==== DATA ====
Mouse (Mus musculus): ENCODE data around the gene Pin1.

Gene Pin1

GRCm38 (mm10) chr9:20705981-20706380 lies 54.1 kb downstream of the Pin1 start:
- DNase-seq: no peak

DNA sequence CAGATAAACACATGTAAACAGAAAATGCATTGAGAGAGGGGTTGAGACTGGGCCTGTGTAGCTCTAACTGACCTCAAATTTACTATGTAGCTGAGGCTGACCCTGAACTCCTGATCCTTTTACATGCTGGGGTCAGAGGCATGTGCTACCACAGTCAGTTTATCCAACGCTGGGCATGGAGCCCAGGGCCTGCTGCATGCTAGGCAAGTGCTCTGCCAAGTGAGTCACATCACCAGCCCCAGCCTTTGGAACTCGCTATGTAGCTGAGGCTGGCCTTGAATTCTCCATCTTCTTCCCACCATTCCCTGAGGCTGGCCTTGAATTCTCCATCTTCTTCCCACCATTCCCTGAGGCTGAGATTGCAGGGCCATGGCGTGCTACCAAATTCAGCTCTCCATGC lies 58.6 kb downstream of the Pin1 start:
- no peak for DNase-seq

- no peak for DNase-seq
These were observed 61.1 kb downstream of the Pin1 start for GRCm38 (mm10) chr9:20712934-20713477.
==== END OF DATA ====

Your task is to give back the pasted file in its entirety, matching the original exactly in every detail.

Mouse (Mus musculus): ENCODE data around the gene Pin1.

Gene Pin1

GRCm38 (mm10) chr9:20705981-20706380 lies 54.1 kb downstream of the Pin1 start:
- DNase-seq: no peak

DNA sequence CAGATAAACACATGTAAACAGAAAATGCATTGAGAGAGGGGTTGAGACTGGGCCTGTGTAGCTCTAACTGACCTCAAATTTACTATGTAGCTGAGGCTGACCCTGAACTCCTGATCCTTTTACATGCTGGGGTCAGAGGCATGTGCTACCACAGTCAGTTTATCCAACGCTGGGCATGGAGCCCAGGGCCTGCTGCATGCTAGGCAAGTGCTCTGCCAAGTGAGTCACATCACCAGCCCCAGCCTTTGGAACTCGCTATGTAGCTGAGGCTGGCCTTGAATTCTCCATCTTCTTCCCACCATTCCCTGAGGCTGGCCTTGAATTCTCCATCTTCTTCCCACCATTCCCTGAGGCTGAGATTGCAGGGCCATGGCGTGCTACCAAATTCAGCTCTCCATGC lies 58.6 kb downstream of the Pin1 start:
- no peak for DNase-seq

- no peak for DNase-seq
These were observed 61.1 kb downstream of the Pin1 start for GRCm38 (mm10) chr9:20712934-20713477.